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A Tale of Two Ministries

  • Keith Cotton
  • 2012 3 Mar
  • COMMENTS
A Tale of Two Ministries

I would like to tell you a story about two ministries I was involved with at a church where I once served as the hired youth director.

The first was a lunch ministry. A nearby high school would release juniors and seniors every day for lunch and these students had the option to walk down the street to a number of fast food restaurants instead being cramped like sardines in the school cafeteria. The church was also within walking range of the high school and decided years ago to begin offering a weekly pizza lunch. The idea was simple. Students got their lunch quickly and cheaply, PLUS they got inside the church, where ideally they would be ministered to. The primary goal was to serve as a bridge ministry, leading students to get involved in the church's other youth ministries.

What quickly became clear to me as I served in this ministry was that most of the students already had a church home somewhere else. For those who didn't, the lunch was viewed as just another restaurant choice and not as a ministry. As the leader, my priorities reflected this; rather than spending time with students, I was bogged down with logistics: ordering pizzas, organizing volunteers, buying supplies, and counting money.

That's not to say that ministry never occurred. Over time, I was able to make meaningful connections with students, but the goal of becoming a bridge to other church ministries was never achieved. It became clear to me that the lunch ministry was fundamentally flawed because it was a fundraiser disguised as ministry. The issue was that it was a highly successful fundraiser. We experienced exponential growth, eventually adding a second lunch day and serving nearly 300 students a week. For the church at large, these large numbers equaled a good ministry.

The second ministry didn't have this same success. It was a weekly after-school program designed to be a safe place where students could study and play. In addition, we would offer a short devotional and prayer time. As I led this ministry, some trends became immediately evident; only boys were attending, many of them came from broken homes, they didn't attend church regularly, and their passion was sports. Over time, the ministry evolved into a devotion and prayer followed by an hour and a half of intense physical activity.

During the three years that I led the ministry, I developed deep relationships with a core group of about 10 guys. A number of them graduated high school in that time, but still attended weekly. In my mind, this ministry was far more successful than the lunch ministry. The priority was relationships instead of logistics. These students, who didn't have church homes, felt at home in our church. And yet, volunteers flocked to the lunch ministry, while I sometimes struggled to get any volunteers for the after school ministry.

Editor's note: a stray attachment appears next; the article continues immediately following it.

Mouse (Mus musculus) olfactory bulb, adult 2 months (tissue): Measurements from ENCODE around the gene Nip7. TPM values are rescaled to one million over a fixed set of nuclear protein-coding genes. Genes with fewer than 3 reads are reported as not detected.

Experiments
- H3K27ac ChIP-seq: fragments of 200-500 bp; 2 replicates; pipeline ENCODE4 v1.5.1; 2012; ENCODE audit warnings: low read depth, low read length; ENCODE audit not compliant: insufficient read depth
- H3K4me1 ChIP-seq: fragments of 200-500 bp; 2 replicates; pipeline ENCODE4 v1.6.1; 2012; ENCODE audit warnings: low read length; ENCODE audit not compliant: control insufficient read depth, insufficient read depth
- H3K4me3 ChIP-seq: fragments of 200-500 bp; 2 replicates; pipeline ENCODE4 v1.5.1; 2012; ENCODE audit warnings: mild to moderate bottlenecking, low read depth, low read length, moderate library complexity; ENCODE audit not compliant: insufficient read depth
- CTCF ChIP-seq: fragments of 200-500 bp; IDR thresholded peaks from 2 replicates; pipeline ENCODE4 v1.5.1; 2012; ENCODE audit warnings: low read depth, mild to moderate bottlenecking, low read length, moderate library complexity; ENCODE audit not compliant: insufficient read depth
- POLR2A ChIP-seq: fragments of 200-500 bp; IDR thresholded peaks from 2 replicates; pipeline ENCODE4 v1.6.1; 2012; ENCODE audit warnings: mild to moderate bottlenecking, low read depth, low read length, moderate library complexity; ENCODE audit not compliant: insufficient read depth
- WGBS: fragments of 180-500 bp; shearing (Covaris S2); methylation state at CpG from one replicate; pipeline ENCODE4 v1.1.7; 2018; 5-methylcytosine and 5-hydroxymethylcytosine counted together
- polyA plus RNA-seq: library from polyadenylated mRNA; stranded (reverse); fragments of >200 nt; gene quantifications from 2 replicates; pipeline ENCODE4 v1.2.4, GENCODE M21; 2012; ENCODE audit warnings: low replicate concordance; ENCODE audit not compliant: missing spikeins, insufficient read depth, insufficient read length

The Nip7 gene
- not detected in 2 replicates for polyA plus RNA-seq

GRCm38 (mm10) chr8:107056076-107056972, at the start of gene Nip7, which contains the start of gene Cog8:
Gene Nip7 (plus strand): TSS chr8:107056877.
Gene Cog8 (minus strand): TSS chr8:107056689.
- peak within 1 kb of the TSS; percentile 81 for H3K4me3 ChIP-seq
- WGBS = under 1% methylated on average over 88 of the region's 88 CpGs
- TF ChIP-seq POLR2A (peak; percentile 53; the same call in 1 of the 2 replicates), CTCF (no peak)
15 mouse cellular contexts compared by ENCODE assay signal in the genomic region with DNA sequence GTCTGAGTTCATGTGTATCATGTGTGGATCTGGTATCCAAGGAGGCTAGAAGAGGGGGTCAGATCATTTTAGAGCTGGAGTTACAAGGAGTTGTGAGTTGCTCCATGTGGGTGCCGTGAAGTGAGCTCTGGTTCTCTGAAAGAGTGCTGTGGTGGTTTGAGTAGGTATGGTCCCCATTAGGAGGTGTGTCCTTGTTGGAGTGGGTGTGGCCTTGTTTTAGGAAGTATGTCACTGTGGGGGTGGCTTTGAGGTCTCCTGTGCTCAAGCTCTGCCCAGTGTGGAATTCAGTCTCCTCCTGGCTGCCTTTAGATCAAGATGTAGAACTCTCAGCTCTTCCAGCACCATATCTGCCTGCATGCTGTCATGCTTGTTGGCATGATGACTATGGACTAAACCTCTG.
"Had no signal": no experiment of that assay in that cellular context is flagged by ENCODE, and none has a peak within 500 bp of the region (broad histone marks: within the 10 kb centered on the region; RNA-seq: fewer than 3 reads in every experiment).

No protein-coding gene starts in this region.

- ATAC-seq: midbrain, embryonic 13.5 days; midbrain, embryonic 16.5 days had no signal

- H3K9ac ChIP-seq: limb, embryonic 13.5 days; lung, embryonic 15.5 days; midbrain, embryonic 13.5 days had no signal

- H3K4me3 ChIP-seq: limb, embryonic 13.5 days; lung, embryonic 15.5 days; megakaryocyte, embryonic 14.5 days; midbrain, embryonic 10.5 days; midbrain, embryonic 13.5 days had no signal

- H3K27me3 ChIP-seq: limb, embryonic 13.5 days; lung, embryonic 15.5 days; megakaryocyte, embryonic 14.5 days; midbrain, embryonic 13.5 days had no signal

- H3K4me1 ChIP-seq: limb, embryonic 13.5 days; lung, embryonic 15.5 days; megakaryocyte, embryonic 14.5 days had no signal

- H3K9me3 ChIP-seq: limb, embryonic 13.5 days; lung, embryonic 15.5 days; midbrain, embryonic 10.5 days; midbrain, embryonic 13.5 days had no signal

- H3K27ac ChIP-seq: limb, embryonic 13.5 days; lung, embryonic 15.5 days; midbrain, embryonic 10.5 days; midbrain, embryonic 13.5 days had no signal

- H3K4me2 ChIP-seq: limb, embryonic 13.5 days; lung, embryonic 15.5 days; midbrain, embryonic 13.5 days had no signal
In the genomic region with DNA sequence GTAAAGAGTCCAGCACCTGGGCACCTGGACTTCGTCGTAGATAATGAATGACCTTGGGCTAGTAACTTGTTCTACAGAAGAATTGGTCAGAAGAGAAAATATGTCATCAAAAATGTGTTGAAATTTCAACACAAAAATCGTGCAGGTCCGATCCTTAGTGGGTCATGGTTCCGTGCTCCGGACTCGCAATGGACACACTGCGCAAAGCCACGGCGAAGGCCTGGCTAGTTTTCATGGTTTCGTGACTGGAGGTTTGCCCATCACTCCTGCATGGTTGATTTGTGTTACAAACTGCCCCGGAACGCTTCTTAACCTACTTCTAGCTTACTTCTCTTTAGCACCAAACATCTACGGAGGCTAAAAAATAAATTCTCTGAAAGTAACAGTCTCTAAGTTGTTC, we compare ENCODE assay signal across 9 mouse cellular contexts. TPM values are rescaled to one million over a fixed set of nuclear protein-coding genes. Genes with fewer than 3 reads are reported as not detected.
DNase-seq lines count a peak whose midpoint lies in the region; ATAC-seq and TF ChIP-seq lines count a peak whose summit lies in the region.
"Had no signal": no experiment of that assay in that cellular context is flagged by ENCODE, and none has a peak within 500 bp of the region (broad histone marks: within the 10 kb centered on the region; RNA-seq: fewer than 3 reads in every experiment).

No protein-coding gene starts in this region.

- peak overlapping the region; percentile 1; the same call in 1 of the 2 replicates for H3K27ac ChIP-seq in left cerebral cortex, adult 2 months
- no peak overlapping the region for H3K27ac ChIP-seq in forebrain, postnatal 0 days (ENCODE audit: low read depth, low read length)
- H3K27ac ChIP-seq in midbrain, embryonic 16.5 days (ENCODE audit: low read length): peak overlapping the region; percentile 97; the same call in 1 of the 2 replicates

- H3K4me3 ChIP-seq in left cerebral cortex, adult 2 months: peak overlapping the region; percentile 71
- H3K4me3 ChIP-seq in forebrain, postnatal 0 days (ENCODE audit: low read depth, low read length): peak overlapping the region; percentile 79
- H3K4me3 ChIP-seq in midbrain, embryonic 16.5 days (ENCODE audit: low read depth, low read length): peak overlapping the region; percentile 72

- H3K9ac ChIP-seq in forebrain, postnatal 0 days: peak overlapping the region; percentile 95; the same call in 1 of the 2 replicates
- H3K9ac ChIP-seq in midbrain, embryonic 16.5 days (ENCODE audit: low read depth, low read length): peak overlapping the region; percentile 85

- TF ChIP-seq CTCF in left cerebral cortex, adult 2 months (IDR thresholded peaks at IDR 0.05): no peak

When the time came for me to leave that church, both ministries were at a crossroads and their fate was not mine to decide. The church's priorities became clear as new leadership was quickly brought in for the lunch ministry while the after school ministry was put on hold indefinitely. Clearly, the more "successful" ministry deserved the chance to continue.

I made an announcement at lunch the week prior to my leaving that I would no longer be there but that the lunches would continue. The students listened patiently and then returned to their food and continued their conversations with friends. My last day ran smoothly, not unlike any other lunch day. The last of the students returned to school and I handed over the money box and folder containing all of the lunch logistics.

I had made a similar (albeit much more tearful) announcement at the after school program, although I was unable to assure the continuation of the program. On my last day, we played basketball. As we headed back to the youth room to gather our things and say goodbye, the guys presented a cake they had bought and offered encouraging words.

It's been over a year since I left, and I hear that the lunch is still thriving and continuing to grow. The new leader has reached a conclusion similar to mine, that the ministry is basically a fund-raising restaurant. The after-school program is long forgotten, at least by the church. I still see some of the students from those ministries from time to time. To a majority of them, I am that vaguely recognizable "church lunch guy," but to others I am an old, familiar friend. We spend a few minutes catching up and reminiscing about the good ol' days and I am reminded what the true purpose of youth ministry is.

Publication date: March 22, 2012